Men seeking Ex Real Madrid & Manchester United player Ronaldo’s physique more likely to be depressed or hit the bottle

Men seeking a Cristiano Ronaldo’s physique are more likely to be depressed or hit the bottle, according to new research.

They are also at four times more risk of using illegal supplements – and anabolic steroids.

The Juventus star and other male hunks are fuelling body image disorders in young males in the same way sexy beautiful women do in girls.

Explained psychologists Professor Trine Tetlie Eik-Nes: “The problem arises when the bodies of professional athletes like Ronaldo become the ideal for regular young men who have jobs, studies and family.

“Training has to be your full-time job if you want to look like Ronaldo. He belongs to one in a thousand of the world’s population who make their living from sports.

“Some people train as if they were on the national team, but they are only exercisers. This is the difference we need be concerned about.”

Statements such as “I’m thinking of taking anabolic steroids,” “I don’t think my chest is muscular enough” and “I feel guilty if I miss a workout” were typical of those wanting “the same body as Ronaldo”, she said.

Earlier this year Ronaldo, 33, boasted he has the figure of someone 10 years younger – and wants to continue playing until he is 41.

The powerfully-built 6ft 2in forward remains one of the most physically dominant players in the world – still lightning quick, one of the strongest around and able to leap to incredible heights.

Added Prof Eik-Nes, of the Department of Neuromedicine and Movement at the
Norwegian University of Science and Technology, said: “Girls are supposed to be thin and have small waistlines.

“Boys should have wide shoulders and big muscles.

“Those are the narrow ideals that young people grow up with today. It turns out that this unrealistic body image is as challenging for men as for women.”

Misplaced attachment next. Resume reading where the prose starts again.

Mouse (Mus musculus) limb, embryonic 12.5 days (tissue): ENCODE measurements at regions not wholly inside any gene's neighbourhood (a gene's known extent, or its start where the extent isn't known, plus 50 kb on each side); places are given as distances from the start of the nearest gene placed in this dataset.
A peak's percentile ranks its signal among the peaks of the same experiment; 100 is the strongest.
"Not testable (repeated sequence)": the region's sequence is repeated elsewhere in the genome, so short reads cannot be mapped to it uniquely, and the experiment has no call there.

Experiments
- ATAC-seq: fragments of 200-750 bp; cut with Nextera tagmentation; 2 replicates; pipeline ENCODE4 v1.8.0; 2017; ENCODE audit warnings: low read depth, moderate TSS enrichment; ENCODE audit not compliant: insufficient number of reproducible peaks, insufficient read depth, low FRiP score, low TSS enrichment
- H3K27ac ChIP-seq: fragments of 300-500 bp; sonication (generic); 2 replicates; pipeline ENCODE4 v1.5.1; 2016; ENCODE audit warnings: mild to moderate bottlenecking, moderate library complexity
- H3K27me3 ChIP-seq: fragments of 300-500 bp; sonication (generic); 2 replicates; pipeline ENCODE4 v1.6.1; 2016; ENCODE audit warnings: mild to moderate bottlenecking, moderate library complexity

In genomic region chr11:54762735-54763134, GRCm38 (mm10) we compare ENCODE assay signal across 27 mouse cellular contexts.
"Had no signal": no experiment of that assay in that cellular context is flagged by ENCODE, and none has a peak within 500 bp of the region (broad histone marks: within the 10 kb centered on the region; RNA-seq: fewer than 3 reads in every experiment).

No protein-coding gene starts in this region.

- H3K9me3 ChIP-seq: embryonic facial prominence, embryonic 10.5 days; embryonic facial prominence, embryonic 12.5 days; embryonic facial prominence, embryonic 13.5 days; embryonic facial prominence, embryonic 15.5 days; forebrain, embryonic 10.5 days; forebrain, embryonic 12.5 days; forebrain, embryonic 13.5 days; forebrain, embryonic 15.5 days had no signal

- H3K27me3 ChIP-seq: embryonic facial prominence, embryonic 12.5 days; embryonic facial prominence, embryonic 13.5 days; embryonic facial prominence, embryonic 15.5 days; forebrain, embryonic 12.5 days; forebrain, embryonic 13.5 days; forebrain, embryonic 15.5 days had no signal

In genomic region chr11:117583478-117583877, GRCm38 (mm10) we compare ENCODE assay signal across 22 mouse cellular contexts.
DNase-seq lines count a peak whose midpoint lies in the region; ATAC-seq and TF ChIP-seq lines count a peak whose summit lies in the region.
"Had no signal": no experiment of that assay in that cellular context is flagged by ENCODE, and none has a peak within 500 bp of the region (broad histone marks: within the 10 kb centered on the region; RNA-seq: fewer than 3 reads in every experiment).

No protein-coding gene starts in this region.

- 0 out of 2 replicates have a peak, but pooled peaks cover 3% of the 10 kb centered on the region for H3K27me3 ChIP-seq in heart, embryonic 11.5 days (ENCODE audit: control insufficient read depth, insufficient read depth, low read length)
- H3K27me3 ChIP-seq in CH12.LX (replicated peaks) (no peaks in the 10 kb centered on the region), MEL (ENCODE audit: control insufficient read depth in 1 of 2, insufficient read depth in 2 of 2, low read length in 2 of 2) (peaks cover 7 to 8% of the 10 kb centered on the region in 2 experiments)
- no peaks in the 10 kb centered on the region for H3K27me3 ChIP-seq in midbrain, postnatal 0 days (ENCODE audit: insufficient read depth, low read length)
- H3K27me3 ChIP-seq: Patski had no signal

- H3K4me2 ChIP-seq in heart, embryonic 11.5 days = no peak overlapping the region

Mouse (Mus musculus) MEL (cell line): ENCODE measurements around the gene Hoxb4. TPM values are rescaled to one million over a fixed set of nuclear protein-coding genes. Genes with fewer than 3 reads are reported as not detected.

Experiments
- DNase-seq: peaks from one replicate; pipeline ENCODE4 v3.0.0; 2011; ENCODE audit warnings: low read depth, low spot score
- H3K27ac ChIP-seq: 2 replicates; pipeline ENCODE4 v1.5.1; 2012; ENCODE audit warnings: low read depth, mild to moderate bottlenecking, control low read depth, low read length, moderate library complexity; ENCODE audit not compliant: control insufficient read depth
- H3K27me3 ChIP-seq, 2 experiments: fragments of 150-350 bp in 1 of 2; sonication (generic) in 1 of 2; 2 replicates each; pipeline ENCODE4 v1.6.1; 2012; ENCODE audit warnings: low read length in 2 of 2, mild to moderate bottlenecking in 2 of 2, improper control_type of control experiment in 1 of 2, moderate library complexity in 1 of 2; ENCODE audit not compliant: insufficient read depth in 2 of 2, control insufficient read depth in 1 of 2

In the first study of its kind her team used a technique known as DMS (drive for muscularity scale), a 15 question survey that measures a male’s need to be toned.

Participants were asked to rate statements such as ‘I wish that I were more muscular’ and ‘I feel guilty if I miss a weight training session’ from one (always) to six (never).

One in ten had the most common type of body image disorder – thinking they are too fat and wanting to be thinner. They were most likely to suffer depression.

Those most obsessed with going to the gym were also more prone to risky behaviour such as binge-drinking, dieting and using legal and illegal supplements and steroids to build muscle.

Lead author Prof Eik-Nes said women tend to diet because they consider themselves overweight. But most men do it because they think they are too thin.

The researchers called for more resources to be made available to help men struggling with body image disorders.

Prof Eik-Nes said parents’ alarm bells should go off if they have a youngster who is at the gym every day, just wants to eat chicken and broccoli and who consumes protein shakes or supplements all the time.

She said: “If their whole world is about their workouts, parents should take the time to talk with them – for example, by asking questions about what they are actually training for.”

Prof Eik-Nes said the findings based on 2,460 men in the US aged 18 to 32 years will apply across the Western world.

The study published in the International Journal of Eating Disorders suggests many young men are preoccupied with a drive for muscularity, she warned.

Prof Eik-Nes said past research has missed the phenomenon because boys have been asked questions more appropriate for girls.

She believes that the body image challenges facing men have flown under the radar of researchers, parents and health professionals.

She explained: “We’ve been aware of young girls and eating disorders for a long time, and how unfortunate it is to grow up with role models that are so skinny.

“Studies have been carried out on young men too, but they were asked the same questions as girls. Boys aren’t looking to be thin. They want to have big muscles.

“So the questions given to girls are totally wrong if we want find out how young men see themselves and their own bodies.”

Previous studies have shown that boys who are overweight, or thin and lanky, are at greatest risk of developing body image disorders as young men.

The study confirmed this idea, since the men’s desire for a muscular body was unrelated to their weight.

According to Prof Eik-Nes, muscles become a form of cosmetics for muscle-obsessed men. They’re not building their strength to ski faster, or to get better at football or to improve their health.

She said: “They’re only exercising to build their muscles, without the training having anything to do with muscle function. That’s a big difference.”

The challenge of being satisfied with your own body is the same across all education levels.

People who are highly educated are no more satisfied with their bodies than anyone else, the study indicates.

Prof Eik-Nes said: “This drive for muscularity could be a sign that young men don’t have mastery over their lives, but they may feel that they’re mastering how to work out.

“In this context, in simple terms, you could say that girls vomit, while boys are much more preoccupied with exercising than normal.”

By Mark Waghorn

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